Notify is Facebook's attempt to become the dominant interface for your own smartphone
Notify is Facebook's attempt to become the dominant interface for your own smartphone

How Facebook Notify is slowly eating your phone's operating system

In the same way the Internet is being consumed through apps, more apps are now going to be consumed through Notify

Brian Fung
Thursday 12 November 2015 15:14

Take a look at your iPhone. Chances are, the lockscreen is probably cluttered with notifications about e-mail, news, weather and other information. All of these notifications are produced by separate apps, built by separate developers, and all routed through Apple's iOS.

Now, Facebook wants to take all that information and route it through a platform it controls instead: Notify, an app that's purpose-built to send you notifications.

With Notify, you subscribe to various "channels" that provide you with information you might otherwise get via someone else's app. Want CNN breaking news alerts? You can get those through Notify by toggling a setting. Want sports scores? You can get those through Notify, too. Updates about the new Star Wars movie trailer? Yep. Just make sure Fandango is enabled in Notify.

Notify isn't just a bid to get you more information, faster. What it really stands for is an attempt by Facebook to become the dominant interface for your own smartphone.

By now, you're probably familiar with Facebook's overall strategy, which is to ensure that consumers spend as much of their Internet time on Facebook. This leads to more user engagement with Facebook, which means more ad revenue, which means a stronger business. Facebook has an incentive to keep you on its social network, or on properties associated with the social network, as much as possible.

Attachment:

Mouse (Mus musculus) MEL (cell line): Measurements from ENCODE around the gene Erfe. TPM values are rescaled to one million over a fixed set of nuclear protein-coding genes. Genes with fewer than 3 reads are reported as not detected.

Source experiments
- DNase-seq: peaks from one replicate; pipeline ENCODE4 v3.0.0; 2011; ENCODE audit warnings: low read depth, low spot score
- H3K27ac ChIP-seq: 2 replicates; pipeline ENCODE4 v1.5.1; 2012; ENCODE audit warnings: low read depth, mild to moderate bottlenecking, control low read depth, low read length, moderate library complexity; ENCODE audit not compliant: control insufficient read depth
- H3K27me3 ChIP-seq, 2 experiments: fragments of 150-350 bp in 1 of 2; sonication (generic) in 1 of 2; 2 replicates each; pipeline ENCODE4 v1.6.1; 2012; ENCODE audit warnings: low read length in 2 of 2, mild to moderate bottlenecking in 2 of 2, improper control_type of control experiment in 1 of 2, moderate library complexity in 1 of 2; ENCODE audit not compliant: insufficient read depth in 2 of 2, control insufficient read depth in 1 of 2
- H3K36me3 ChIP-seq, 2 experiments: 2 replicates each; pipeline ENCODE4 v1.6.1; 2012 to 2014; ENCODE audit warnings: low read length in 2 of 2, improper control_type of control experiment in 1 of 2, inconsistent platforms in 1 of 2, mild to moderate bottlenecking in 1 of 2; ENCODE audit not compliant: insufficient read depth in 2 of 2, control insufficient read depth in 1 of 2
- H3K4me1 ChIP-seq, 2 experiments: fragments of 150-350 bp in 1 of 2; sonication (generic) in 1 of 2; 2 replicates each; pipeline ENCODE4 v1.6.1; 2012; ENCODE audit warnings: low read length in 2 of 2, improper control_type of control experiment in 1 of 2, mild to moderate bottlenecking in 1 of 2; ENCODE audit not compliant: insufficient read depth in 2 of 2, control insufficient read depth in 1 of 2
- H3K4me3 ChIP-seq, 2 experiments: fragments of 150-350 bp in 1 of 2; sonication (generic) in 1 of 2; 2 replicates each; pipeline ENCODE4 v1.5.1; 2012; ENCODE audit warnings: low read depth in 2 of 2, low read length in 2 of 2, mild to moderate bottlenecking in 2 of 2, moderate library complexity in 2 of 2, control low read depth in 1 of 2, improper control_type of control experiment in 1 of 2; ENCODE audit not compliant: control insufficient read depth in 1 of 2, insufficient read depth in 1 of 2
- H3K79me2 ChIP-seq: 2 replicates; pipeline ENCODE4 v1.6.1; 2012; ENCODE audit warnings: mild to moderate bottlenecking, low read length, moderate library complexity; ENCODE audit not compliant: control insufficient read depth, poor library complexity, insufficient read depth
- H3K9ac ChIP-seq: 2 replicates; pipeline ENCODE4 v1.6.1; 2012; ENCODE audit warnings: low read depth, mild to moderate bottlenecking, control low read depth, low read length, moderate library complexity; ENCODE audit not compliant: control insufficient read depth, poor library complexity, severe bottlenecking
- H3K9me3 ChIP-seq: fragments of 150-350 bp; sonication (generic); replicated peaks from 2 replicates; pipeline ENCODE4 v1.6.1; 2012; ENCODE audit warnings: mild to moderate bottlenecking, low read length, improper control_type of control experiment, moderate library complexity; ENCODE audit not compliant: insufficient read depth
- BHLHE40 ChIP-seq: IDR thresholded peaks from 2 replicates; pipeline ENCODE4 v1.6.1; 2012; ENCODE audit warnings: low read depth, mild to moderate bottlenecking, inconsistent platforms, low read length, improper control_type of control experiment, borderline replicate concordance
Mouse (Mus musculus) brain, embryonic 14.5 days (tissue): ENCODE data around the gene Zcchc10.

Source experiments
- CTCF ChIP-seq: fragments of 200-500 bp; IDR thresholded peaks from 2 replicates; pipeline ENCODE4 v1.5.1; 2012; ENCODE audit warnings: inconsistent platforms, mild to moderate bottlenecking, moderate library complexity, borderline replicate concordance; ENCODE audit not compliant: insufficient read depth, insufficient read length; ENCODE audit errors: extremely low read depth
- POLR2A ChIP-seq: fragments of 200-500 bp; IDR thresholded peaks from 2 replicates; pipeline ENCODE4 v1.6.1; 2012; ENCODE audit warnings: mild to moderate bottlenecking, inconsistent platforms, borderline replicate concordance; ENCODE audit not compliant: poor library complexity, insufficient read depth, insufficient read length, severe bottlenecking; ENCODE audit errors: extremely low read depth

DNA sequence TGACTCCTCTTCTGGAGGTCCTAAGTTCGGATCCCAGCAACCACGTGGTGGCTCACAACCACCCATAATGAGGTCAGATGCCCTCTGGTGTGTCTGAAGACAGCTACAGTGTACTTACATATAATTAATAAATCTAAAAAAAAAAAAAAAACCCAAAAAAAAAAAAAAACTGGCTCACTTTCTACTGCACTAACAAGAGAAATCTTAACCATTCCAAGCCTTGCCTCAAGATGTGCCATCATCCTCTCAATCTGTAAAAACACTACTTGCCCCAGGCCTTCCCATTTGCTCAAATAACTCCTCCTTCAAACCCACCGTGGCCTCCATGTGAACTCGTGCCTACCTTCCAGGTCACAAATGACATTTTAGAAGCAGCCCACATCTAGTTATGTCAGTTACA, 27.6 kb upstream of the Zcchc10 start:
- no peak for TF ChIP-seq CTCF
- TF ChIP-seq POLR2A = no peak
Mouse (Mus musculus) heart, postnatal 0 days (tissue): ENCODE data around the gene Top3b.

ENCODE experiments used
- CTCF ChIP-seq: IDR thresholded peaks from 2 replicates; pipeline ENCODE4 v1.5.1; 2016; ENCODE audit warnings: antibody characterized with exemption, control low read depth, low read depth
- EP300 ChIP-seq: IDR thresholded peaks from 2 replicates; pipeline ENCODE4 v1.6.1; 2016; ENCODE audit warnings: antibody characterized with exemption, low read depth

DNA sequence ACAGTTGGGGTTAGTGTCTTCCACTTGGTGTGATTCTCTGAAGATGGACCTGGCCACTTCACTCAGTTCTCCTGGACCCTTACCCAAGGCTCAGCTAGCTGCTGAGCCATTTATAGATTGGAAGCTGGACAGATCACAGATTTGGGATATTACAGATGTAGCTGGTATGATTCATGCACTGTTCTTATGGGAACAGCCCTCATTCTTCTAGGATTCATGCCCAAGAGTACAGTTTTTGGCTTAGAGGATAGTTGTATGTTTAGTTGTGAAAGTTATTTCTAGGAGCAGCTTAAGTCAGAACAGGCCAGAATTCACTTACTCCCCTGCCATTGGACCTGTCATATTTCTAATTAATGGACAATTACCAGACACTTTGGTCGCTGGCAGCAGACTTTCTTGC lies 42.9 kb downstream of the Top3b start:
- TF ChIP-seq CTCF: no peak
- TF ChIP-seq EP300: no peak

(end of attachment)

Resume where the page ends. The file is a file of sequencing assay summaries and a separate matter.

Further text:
In an ideal world, perhaps, Facebook would sell tablets and smartphones that would keep you within the company's ecosystem all the time, feeding information back to the mothership about your online activity. But that would be expensive, and besides, companies like Apple are already the best at producing hardware.

In that respect, Apple represents a barrier to greater user engagement with Facebook. In order to reach Facebook's app, users have to unlock an Apple-built lockscreen, swipe through Apple-built homescreens, tap on a Facebook app that's designed to meet Apple specifications. What if Facebook could bypass all that, reducing the number of steps before Facebook could begin interacting with users?

Josh Miller, who now works at the White House but was once on Facebook's team, wrote precisely that in a blog post last year.

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"Your push notifications live one level above every single app," Miller wrote. "No matter which icon you tap first every time you open your phone, or which service you check twenty times per day, the push notifications on your lock screen are always the first feed you see when you use your smartphone."

Miller went on to predict a future social app that revolved around notifications. Notify sounds quite like this idea, even if Miller may have played no direct role in creating it.

This wouldn't be the first time Facebook has leapt into the smartphone user-interface world, either. In 2013, the company unveiled Facebook Home, a launcher for Android phones that, when installed, replaced the default Android homescreen. At the time, Om Malik called the idea a "start button for apps that are on your Android device." Facebook Home basically made Facebook the portal through which all other Android interactions took place.

Notify takes this idea further. With Notify, you could disable many of the notifications your various apps currently produce and simply rely on Notify's version. Acting on those notifications allows you to read full articles, watch linked videos or open up entire sites, according to its promotional page.

In the same way that the Internet is increasingly being consumed through apps, more apps are now going to be consumed through Notify — or at least, that's the future Facebook is hinting at. More broadly, it suggests Facebook is interested in supplanting key aspects of all mobile operating systems, which is of course the next best thing to actually selling its own.

© Washington Post

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